Participants debriefed the previous day’s events at another local coffee shop before meeting composer Robert Paterson for lunch. Paterson discussed many of the logistics and business strategies for supporting new music ensembles and projects in the city. In addition to being an award-winning composer, Paterson is the director and house composer of the American Modern Ensemble, which he founded in 2005. He also serves as the artistic director of the Mostly Modern Festival based in Saratoga Springs, New York, and directs the affiliated record label, American Modern Recordings (AMR), distributed by NAXOS.
During the afternoon, the group visited the Museum of Modern Art (MoMA) to explore the parallels between music composition and visual art. Newman led a tour through the museum and discussed the similarities in form, structure, pacing, context and more between the two art forms.
The evening concluded with a collaborative, improvised duo performance by Lea Bertucci and Ben Vida at Roulette in downtown Brooklyn. Bertucci shared her work for alto sax, wooden venu flute, tape and electronics from her recent release “A Visible Length of Light” on Cibachrome Editions. Vida joined the second half of the performance on electronics. Roulette was founded in 1978 and exists to support new and adventurous artists in all disciplines.
Thursday, March 17
The group gathered for brunch on Thursday at Mom’s Kitchen in Hell’s Kitchen for a special St. Patrick’s day meal where they again debriefed. They then traveled to the Morgan Library & Museum to explore its extensive collection of books, scores and manuscripts. Participants also saw the “Holbein: Capturing Character” exhibit, featuring works from Hans Holbein the Younger, one of the most skilled, versatile, and inventive artists of the early 1500s.
After a little shopping on 5th Avenue, the group traveled back down to Brooklyn to meet with composers Huang Ruo, Michael Markowski and composer Jonathan Wyatt ’19 (B.M. in Composition). Ruo kicked off the discussion with a preview of the evening’s performance for which he composed the music and wrote the libretto. He shared insights about his creative process in general and his collaborative efforts in producing his new opera. Markowski shared his atypical career path in becoming a composer.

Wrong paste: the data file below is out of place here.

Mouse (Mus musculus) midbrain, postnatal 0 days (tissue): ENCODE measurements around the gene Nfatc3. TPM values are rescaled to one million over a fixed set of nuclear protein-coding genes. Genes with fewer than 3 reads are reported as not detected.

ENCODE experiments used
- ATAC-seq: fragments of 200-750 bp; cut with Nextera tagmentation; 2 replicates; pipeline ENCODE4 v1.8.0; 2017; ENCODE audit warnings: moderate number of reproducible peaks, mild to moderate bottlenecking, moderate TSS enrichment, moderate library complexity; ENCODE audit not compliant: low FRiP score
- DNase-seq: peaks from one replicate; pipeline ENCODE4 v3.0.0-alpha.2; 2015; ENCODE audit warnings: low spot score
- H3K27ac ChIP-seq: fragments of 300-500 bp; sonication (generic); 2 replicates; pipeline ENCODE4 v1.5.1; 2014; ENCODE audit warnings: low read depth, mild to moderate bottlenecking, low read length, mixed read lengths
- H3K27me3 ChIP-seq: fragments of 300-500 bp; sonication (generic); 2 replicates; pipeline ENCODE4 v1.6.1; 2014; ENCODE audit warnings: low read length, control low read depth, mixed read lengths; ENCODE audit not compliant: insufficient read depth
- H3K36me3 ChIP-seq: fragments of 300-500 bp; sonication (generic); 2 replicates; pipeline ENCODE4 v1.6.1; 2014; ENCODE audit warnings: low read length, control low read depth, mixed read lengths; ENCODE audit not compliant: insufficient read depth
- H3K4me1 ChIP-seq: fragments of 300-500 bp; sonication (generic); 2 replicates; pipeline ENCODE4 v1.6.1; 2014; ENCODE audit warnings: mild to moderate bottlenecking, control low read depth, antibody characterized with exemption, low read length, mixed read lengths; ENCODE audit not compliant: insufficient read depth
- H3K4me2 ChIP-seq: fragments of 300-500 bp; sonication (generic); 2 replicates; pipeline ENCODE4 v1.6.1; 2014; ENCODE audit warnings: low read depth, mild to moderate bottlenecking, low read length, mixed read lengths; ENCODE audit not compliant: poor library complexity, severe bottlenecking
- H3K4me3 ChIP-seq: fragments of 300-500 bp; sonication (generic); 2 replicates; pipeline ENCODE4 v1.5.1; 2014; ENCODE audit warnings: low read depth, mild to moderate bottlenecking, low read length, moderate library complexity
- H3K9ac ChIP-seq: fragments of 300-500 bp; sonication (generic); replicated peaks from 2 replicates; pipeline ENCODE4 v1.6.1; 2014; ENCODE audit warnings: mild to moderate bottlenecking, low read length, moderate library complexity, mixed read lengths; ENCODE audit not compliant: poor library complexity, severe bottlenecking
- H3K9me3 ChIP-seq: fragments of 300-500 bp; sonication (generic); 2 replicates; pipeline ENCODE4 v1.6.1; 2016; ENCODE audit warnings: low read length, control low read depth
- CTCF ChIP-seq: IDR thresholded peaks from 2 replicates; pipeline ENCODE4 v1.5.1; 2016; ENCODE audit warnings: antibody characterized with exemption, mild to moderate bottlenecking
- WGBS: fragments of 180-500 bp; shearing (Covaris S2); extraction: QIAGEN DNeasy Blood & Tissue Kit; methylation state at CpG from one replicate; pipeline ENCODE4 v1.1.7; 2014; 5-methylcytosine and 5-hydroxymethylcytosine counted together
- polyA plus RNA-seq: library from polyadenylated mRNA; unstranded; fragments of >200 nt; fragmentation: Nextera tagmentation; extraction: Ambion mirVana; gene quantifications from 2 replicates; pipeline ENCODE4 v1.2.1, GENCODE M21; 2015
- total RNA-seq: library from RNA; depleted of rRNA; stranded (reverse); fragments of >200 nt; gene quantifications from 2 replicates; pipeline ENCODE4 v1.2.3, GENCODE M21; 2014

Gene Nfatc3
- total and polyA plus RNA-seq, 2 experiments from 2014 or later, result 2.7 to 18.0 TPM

Wyatt recently collaborated with the Wind Ensemble for the premiere of his new work “Spellcaster” at the Music in Motion concert at Shenandoah earlier this month. He attended the both New Music in New York trips in 2016 and 2018, and is currently the personal assistant for Philip Glass with Dunvagen Music Publishers. He also studied music composition at Mannes School of Music from 2019 to 2021.
The evening culminated in the performance of Ruo’s “Book of Mountains & Seas” at St. Ann’s Warehouse. Award-winning puppeteer Basil Twist served as the director and production designer for the work. The opera featured members of the Choir of Trinity Wall Street and was presented in association with PROTOTYPE Festival led by Beth Morrison (Musical America Award for Best Artist of the Year as Agent of Change) of Beth Morrison Projects and Trinity Church Wall Street. “Book of Mountains & Seas” is a work of vocal theatre for 12 singers, two percussionists and puppets, and was inspired by the ancient Chinese compilation of early myths of the same title. Participants also attended the one-night-only post-show discussion led by Morrison featuring Ruo and Twist. Students also had the opportunity to meet and chat with Morrison after the post-show discussion.
Friday, March 18
On the last full day of the trip, the students shopped for scores, books and more at the Juilliard Bookstore, one of the last venues in New York City that sells scores in-store. They then traveled to Battery Park in lower Manhattan to meet with composer Frank J. Oteri. In addition to his compositional activities, Oteri is the Composer Advocate at New Music USA and has been the editor of the web magazine NewMusicBox since its launch online in May 1999. He is also the vice president of the International Society for Contemporary Music (ISCM) and serves on the board of directors of the International Association of Music Information Centres (IAMIC). Oteri shared an array of resources and advice for young composers during the discussion.
During the afternoon, the group explored the Whitney Museum of American Art to soak in its full range of 20th-century and contemporary American art, including a special focus on works by living artists. The group then walked the High Line, both a nonprofit organization and public park on the West Side of Manhattan, before catching a New York pizza dinner at Ovest Pizzoteca.
The evening concluded with a powerful performance by the New York Philharmonic as conducted by Gustavo Dudamel in the Rose Theatre of Jazz at Lincoln Center’s Frederick P. Rose Hall. Dudamel led the orchestra in performances of Robert Schumann’s Symphony No. 3 (“Rhenish”) and Symphony No. 4, as well as the world premiere of Andreia Pinto Correia’s “Os pássaros da noite” (“The Birds of Night).” The students met Correia after the performance and congratulated her on the premiere of the work.
This trip was supported in part with a special gift by long-time Shenandoah Conservatory supporter and first Dean’s Circle member Amy Fielder.